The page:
Wednesday, July 28, 2010

The Use and Misuse of Design Patterns

Design Patterns have always been of great interest to me.  (If you doubt this, you can see that I have a section of my Bookshelf dedicated to the topic.)  One of the greatest advantages to learning the basic patterns is to share a common language with your fellow developers, so when you talk about a Factory Method or Decorator, I know what you are talking about.  But at the same time, I see a tendency for some developers to use patterns for the sake of using patterns without fully considering the benefits and costs.

Rocky Lhotka has a great article about what developers should think about when considering patterns in their projects.  You can find it here: On the use and misuse of patterns.  Go take a look at it now.  Don't worry; I'll wait.

Okay, are you done reading it?  Go back and read it again.  It's that important.

Welcome back.  I've experienced a few of the issues that Rocky mentions.  First, I have seen the "Pattern of the Year" phenomenon.  It seems like some of the developers in my group get stuck on the current popular pattern.  I won't mention any specifics, because as Rocky notes, there's nothing wrong with the pattern itself.  The problem is that the popularity leads to a sort of cult of people who feel like they need to implement the pattern whether it fits in with the application or not.

Second, I have seen developers that get so enamored with a particular pattern than they try to use it at every turn.  Rocky's analogy is great on this:
"It is kind of like a carpenter who spends a lot of money buying some really nice new power tool.  And then trying to use that power tool for every part of the construction process -- even if that means being less efficient or increasing the complexity of the job -- just to use the tool."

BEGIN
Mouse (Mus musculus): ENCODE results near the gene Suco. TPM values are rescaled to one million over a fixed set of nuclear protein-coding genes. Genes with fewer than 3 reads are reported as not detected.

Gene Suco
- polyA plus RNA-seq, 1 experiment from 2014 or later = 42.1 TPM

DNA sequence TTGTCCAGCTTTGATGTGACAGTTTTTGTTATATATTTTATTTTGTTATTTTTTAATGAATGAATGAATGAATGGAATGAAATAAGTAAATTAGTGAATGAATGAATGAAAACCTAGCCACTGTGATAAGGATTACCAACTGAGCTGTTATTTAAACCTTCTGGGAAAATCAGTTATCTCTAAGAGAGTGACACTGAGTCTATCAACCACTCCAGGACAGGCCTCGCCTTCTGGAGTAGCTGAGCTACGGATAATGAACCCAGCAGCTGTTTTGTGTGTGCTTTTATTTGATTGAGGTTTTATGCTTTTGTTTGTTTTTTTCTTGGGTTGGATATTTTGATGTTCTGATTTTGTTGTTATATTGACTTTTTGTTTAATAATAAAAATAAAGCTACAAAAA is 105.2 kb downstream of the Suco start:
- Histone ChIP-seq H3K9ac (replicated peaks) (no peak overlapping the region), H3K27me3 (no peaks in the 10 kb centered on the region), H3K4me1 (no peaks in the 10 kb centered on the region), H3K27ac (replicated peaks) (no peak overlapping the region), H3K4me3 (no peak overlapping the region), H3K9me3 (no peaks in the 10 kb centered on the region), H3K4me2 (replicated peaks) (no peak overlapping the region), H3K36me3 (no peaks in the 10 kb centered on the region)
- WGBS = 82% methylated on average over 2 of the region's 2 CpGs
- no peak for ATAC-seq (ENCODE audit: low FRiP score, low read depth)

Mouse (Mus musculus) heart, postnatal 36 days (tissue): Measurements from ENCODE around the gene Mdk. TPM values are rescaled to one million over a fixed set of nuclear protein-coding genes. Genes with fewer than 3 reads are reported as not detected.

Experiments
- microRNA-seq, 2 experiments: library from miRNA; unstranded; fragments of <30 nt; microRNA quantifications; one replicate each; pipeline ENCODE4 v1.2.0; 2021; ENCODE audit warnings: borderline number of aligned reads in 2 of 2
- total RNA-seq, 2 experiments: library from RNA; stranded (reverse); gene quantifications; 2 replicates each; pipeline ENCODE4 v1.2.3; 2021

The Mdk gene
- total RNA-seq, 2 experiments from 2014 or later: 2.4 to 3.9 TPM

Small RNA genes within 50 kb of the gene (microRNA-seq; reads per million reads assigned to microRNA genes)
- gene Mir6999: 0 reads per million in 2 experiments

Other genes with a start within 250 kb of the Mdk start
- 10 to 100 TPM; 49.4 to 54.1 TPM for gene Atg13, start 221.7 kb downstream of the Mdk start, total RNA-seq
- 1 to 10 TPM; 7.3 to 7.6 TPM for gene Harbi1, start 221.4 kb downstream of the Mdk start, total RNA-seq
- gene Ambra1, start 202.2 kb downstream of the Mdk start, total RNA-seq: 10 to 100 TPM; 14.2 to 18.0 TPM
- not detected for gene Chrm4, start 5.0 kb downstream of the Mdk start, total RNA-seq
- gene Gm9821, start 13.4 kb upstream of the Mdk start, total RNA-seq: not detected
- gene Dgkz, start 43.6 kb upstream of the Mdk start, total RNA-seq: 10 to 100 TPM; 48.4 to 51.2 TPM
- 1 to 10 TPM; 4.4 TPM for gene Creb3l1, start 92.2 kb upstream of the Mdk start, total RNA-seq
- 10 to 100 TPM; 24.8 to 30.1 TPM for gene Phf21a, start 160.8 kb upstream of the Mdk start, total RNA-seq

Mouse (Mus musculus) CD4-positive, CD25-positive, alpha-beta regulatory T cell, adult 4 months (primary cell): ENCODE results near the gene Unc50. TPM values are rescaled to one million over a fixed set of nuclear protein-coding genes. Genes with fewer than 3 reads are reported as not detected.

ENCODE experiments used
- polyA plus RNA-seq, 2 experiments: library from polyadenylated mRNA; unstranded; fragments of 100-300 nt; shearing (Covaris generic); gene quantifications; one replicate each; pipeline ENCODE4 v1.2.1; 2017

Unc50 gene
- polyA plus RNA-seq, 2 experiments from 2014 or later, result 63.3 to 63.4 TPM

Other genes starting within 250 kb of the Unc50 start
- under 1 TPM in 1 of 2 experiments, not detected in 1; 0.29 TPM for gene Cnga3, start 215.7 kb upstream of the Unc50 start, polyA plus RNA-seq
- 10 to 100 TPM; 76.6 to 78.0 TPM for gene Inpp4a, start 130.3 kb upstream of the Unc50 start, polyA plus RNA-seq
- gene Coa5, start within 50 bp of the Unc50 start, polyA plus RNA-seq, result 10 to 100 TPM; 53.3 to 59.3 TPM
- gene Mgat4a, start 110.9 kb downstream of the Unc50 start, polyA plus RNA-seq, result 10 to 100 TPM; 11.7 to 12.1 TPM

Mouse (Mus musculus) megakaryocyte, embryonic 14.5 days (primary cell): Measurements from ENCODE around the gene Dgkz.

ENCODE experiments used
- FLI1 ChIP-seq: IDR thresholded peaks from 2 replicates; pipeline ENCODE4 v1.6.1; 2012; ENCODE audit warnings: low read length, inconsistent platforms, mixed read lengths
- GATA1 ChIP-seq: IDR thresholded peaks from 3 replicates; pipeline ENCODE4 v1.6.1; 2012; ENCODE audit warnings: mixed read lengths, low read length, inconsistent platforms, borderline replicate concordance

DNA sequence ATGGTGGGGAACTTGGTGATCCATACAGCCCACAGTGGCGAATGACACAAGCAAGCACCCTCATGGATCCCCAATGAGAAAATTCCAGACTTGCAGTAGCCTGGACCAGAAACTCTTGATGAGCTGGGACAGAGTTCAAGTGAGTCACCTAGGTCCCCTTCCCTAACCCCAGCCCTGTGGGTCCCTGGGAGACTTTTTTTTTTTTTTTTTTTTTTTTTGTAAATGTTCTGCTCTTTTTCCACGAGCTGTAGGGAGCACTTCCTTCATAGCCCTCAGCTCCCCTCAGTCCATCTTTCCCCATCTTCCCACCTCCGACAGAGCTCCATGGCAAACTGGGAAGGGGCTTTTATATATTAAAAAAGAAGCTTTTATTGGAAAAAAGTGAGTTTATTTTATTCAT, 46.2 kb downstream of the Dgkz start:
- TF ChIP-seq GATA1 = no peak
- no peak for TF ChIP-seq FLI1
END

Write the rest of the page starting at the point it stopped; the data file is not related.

Design patterns are just tools.  Part of being a good developer is understanding the strengths and weaknesses of each of those tools.  As developers, we need to focus on the problem space that we are working on and pick the appropriate tools for that job.  (As a side note, this extends beyond design patterns to the technologies that we use -- whether WPF, Silverlight, or WebForms -- and even further out to the platform -- whether .NET, LAMP, Java, or whatever.)

I do have an issue that I'm not quite sure how to approach: I have worked with a developer and talked about the benefits and costs of a specific design pattern.  We both agreed on the strengths (what the pattern was trying to solve for) and the weaknesses (the added complexity).  And we also agreed that we would not get the benefits of the pattern in the current application we were discussing.  The frustration is that the other developer still wanted to use the pattern because "we might need it later."  Experience shows that this would be unlikely.

So, if you have any suggestions on how to approach this type of situation, let me know.  I'll be sure to share the good responses here.  Send them to

If you are new to the design patterns world, I would encourage you to learn the benefits and costs of each pattern.  And above all, consider their usage carefully.  Patterns are a wonderful tool.  But don't get so wrapped up in the tool that you forget the problem you are trying to solve.

Before you go, go back and read Rocky's article one more time: On the use and misuse of patterns.

Happy Coding!

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